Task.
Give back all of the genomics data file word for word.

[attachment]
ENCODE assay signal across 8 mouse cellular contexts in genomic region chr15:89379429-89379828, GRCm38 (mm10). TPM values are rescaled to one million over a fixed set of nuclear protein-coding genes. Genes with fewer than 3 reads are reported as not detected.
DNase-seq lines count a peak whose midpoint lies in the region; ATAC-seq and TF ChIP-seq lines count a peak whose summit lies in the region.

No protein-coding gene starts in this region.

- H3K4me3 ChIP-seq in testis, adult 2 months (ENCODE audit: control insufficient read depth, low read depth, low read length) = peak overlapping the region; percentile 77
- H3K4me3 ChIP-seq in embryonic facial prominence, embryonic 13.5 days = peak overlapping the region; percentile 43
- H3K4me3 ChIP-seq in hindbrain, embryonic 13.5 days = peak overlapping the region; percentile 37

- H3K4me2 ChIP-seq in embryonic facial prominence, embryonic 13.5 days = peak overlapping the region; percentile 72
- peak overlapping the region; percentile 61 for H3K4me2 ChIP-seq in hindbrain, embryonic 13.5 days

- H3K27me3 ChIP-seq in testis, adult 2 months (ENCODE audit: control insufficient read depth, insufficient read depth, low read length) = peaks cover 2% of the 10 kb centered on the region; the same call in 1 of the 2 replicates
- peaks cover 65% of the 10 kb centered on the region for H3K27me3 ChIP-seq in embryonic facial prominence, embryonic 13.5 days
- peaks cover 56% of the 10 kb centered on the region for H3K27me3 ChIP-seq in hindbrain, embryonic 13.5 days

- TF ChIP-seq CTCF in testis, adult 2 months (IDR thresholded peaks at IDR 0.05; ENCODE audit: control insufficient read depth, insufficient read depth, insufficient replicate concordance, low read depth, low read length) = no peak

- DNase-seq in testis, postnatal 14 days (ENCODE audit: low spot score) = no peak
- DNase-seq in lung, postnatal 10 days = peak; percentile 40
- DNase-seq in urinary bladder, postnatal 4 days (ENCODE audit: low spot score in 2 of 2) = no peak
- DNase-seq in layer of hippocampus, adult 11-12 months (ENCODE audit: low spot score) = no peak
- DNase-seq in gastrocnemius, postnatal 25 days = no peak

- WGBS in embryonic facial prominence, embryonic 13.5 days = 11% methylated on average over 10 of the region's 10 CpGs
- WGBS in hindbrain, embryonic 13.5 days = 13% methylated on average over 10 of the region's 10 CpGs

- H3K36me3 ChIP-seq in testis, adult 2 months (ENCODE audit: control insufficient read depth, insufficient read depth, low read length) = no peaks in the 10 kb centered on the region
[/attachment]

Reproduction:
ENCODE assay signal across 8 mouse cellular contexts in genomic region chr15:89379429-89379828, GRCm38 (mm10). TPM values are rescaled to one million over a fixed set of nuclear protein-coding genes. Genes with fewer than 3 reads are reported as not detected.
DNase-seq lines count a peak whose midpoint lies in the region; ATAC-seq and TF ChIP-seq lines count a peak whose summit lies in the region.

No protein-coding gene starts in this region.

- H3K4me3 ChIP-seq in testis, adult 2 months (ENCODE audit: control insufficient read depth, low read depth, low read length) = peak overlapping the region; percentile 77
- H3K4me3 ChIP-seq in embryonic facial prominence, embryonic 13.5 days = peak overlapping the region; percentile 43
- H3K4me3 ChIP-seq in hindbrain, embryonic 13.5 days = peak overlapping the region; percentile 37

- H3K4me2 ChIP-seq in embryonic facial prominence, embryonic 13.5 days = peak overlapping the region; percentile 72
- peak overlapping the region; percentile 61 for H3K4me2 ChIP-seq in hindbrain, embryonic 13.5 days

- H3K27me3 ChIP-seq in testis, adult 2 months (ENCODE audit: control insufficient read depth, insufficient read depth, low read length) = peaks cover 2% of the 10 kb centered on the region; the same call in 1 of the 2 replicates
- peaks cover 65% of the 10 kb centered on the region for H3K27me3 ChIP-seq in embryonic facial prominence, embryonic 13.5 days
- peaks cover 56% of the 10 kb centered on the region for H3K27me3 ChIP-seq in hindbrain, embryonic 13.5 days

- TF ChIP-seq CTCF in testis, adult 2 months (IDR thresholded peaks at IDR 0.05; ENCODE audit: control insufficient read depth, insufficient read depth, insufficient replicate concordance, low read depth, low read length) = no peak

- DNase-seq in testis, postnatal 14 days (ENCODE audit: low spot score) = no peak
- DNase-seq in lung, postnatal 10 days = peak; percentile 40
- DNase-seq in urinary bladder, postnatal 4 days (ENCODE audit: low spot score in 2 of 2) = no peak
- DNase-seq in layer of hippocampus, adult 11-12 months (ENCODE audit: low spot score) = no peak
- DNase-seq in gastrocnemius, postnatal 25 days = no peak

- WGBS in embryonic facial prominence, embryonic 13.5 days = 11% methylated on average over 10 of the region's 10 CpGs
- WGBS in hindbrain, embryonic 13.5 days = 13% methylated on average over 10 of the region's 10 CpGs

- H3K36me3 ChIP-seq in testis, adult 2 months (ENCODE audit: control insufficient read depth, insufficient read depth, low read length) = no peaks in the 10 kb centered on the region